Building capacity to help Africa trade better

US Automotive Tariff Threat


US Automotive Tariff Threat

On 23 May 2018, Secretary of the United States Commerce Department Wilbur Ross launched a Section 232 investigation as to whether automotive imports are hurting US national security. Initial reports indicate that the President of the United States, Donald Trump, is pursuing tariffs upwards of 25% on cars, SUVs, vans, light trucks and automotive parts.

Section 232 of the Trade Expansion Act of 1962 allows the US President to adjust the imports of goods and products if it is found that the situation or circumstance surrounding said imports threatens national security. Recently, Section 232 has been receiving a barrage of international attention following the United States’ implementation of steel and aluminium tariffs at 25% and 10% respectively. This legislation has been sparingly used in the past. Crude oil was investigated in 1999 and iron ore was investigated in 2001. In both cases, the commerce department did not recommend a change in import duties.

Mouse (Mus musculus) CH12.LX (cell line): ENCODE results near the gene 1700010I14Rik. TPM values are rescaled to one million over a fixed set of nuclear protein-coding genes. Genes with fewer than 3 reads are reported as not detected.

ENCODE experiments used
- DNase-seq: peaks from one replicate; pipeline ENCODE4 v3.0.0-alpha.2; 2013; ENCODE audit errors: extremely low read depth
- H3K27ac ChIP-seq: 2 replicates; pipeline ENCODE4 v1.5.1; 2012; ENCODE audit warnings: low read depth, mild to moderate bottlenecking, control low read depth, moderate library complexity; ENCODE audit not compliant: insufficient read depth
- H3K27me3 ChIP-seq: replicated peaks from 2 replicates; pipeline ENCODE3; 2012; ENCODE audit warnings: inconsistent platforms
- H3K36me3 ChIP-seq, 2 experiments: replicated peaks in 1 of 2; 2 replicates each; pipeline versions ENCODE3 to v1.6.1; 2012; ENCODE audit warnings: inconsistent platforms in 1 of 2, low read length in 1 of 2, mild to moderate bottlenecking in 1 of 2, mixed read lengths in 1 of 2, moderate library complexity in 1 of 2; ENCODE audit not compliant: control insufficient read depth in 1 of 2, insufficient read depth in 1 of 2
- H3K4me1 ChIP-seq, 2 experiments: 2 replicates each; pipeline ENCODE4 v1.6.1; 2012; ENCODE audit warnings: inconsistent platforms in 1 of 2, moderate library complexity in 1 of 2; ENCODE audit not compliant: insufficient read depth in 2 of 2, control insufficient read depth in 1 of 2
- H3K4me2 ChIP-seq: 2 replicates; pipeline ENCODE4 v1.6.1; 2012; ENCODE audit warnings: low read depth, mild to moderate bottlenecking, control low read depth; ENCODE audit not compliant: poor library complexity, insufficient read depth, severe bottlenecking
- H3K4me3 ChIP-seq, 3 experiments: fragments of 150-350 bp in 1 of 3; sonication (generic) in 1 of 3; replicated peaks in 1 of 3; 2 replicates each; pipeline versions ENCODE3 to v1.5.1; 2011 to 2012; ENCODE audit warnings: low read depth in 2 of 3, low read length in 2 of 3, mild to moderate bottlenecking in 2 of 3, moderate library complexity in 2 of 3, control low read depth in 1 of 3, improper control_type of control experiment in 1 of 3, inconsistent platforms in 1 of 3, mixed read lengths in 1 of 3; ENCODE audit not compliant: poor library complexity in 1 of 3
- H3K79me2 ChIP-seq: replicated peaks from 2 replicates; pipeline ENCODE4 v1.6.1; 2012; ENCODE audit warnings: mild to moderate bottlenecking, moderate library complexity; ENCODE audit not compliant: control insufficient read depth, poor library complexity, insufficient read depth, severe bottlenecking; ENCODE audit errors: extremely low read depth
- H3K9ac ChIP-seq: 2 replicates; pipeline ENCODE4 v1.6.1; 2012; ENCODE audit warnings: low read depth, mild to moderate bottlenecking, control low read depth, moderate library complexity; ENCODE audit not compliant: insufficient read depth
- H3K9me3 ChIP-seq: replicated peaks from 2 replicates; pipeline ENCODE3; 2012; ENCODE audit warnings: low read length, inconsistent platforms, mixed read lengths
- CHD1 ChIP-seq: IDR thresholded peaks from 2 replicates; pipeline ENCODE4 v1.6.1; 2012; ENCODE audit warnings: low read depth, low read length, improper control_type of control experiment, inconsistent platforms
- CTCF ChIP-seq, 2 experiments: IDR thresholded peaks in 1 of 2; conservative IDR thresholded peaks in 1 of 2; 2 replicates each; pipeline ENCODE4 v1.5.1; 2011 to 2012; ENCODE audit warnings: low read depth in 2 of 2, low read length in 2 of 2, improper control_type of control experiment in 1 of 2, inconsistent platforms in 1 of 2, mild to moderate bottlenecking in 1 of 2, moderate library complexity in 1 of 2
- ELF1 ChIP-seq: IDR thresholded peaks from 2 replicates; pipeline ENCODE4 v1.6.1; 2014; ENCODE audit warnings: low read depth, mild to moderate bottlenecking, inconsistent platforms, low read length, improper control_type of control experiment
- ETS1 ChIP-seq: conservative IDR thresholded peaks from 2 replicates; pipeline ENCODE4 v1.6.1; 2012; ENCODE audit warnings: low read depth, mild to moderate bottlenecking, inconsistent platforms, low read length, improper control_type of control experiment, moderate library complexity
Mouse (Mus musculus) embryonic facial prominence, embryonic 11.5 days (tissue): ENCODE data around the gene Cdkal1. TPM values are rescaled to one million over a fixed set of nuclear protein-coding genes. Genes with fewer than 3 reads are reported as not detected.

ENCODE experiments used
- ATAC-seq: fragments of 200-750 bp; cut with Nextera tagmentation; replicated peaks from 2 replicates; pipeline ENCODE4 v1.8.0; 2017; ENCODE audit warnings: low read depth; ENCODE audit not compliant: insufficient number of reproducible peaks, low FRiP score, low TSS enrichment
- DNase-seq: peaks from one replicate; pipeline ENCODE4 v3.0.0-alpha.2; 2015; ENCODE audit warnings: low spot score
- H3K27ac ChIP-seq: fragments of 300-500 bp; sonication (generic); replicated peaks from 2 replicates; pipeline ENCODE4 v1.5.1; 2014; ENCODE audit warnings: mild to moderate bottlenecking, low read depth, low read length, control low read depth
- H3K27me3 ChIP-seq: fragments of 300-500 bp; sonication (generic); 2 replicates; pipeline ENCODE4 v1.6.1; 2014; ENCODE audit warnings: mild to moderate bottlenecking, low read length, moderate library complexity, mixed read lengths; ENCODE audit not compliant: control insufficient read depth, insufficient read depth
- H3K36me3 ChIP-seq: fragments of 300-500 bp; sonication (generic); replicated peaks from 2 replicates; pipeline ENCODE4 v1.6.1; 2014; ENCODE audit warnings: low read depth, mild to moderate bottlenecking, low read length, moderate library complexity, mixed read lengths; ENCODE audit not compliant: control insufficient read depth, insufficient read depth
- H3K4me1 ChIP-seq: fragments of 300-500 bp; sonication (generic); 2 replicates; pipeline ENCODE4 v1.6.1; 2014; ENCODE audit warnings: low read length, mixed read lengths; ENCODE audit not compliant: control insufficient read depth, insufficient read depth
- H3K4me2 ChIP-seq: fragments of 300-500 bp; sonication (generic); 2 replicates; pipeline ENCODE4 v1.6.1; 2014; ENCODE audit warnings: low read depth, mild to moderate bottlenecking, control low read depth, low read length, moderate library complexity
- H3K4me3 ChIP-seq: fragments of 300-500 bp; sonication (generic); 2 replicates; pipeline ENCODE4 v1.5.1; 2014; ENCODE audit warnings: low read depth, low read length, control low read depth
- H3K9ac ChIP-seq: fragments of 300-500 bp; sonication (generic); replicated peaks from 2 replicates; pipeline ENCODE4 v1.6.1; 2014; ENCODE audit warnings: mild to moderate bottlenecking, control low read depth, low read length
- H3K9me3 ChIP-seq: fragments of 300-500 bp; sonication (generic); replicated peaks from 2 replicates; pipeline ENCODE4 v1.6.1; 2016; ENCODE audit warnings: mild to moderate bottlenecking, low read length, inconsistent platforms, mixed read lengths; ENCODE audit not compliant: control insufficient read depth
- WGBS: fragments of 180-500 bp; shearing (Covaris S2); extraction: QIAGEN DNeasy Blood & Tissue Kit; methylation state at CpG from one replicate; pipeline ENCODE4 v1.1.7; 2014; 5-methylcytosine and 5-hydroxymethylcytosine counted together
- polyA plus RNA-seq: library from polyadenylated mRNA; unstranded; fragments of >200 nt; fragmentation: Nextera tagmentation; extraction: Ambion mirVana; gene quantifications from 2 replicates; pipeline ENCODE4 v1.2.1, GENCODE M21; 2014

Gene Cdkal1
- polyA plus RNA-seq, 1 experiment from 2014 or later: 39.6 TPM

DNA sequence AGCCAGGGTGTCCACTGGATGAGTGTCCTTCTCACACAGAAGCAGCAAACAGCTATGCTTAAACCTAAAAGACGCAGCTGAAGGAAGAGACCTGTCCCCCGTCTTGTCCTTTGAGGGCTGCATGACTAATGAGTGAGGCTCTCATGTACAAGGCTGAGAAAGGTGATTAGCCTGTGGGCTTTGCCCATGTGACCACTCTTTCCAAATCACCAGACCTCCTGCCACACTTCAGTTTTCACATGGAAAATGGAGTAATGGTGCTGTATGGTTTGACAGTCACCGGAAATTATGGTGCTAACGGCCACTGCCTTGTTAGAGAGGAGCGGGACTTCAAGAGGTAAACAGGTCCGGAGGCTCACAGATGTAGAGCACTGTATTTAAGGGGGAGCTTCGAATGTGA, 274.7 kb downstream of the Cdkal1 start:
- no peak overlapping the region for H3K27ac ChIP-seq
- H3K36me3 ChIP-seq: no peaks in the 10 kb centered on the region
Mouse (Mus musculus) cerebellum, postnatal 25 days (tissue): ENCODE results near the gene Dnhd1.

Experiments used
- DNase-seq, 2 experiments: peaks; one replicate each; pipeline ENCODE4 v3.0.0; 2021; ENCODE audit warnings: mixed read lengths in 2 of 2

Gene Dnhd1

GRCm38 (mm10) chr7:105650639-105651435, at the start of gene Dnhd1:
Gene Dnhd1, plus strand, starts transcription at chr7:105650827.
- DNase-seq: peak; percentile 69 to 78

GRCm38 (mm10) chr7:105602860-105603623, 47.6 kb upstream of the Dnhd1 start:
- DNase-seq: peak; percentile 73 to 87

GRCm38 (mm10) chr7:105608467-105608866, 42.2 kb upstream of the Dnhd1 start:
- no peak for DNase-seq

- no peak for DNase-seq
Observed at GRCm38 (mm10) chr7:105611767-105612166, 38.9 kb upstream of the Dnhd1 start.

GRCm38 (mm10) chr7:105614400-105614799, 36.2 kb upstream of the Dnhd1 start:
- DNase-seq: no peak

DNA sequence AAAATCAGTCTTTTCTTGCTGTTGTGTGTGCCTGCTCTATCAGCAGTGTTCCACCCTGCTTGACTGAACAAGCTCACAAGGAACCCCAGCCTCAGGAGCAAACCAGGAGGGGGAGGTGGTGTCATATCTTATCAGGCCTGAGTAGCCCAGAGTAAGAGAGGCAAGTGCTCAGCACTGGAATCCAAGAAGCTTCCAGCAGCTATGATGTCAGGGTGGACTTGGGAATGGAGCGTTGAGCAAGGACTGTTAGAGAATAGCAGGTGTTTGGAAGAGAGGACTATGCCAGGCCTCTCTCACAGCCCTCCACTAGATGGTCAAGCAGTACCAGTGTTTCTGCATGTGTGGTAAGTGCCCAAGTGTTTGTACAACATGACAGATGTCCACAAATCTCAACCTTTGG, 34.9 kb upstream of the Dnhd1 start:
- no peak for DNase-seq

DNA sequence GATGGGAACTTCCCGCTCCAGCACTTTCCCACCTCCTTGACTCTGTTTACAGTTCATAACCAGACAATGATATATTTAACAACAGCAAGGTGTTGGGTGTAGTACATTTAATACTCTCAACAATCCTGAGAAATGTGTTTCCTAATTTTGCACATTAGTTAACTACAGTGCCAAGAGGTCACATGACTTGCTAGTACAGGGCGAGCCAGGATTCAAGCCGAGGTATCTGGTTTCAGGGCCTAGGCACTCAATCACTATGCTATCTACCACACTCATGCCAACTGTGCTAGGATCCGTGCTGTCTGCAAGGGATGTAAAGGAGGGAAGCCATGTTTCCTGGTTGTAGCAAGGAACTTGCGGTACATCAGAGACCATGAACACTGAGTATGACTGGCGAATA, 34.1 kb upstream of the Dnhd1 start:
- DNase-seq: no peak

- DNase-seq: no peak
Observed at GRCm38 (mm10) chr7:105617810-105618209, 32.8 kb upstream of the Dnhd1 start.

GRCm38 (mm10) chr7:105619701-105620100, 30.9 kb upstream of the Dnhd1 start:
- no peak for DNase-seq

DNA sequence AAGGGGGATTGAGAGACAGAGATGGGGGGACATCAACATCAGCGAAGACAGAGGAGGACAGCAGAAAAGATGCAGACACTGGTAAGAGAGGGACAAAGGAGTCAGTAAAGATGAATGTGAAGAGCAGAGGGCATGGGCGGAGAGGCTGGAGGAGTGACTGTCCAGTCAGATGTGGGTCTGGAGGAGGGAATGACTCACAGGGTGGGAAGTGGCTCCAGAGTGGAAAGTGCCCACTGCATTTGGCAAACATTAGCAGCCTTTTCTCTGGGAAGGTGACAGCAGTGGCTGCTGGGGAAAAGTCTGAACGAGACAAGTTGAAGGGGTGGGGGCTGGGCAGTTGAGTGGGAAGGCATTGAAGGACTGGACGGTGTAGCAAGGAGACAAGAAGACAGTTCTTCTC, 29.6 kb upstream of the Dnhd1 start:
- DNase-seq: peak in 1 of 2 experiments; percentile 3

This infographic accompanies the trade brief An Analysis of the United States’ Automotive Tariff Threat by Kyle Perel.

US Automotive Tariff Threat

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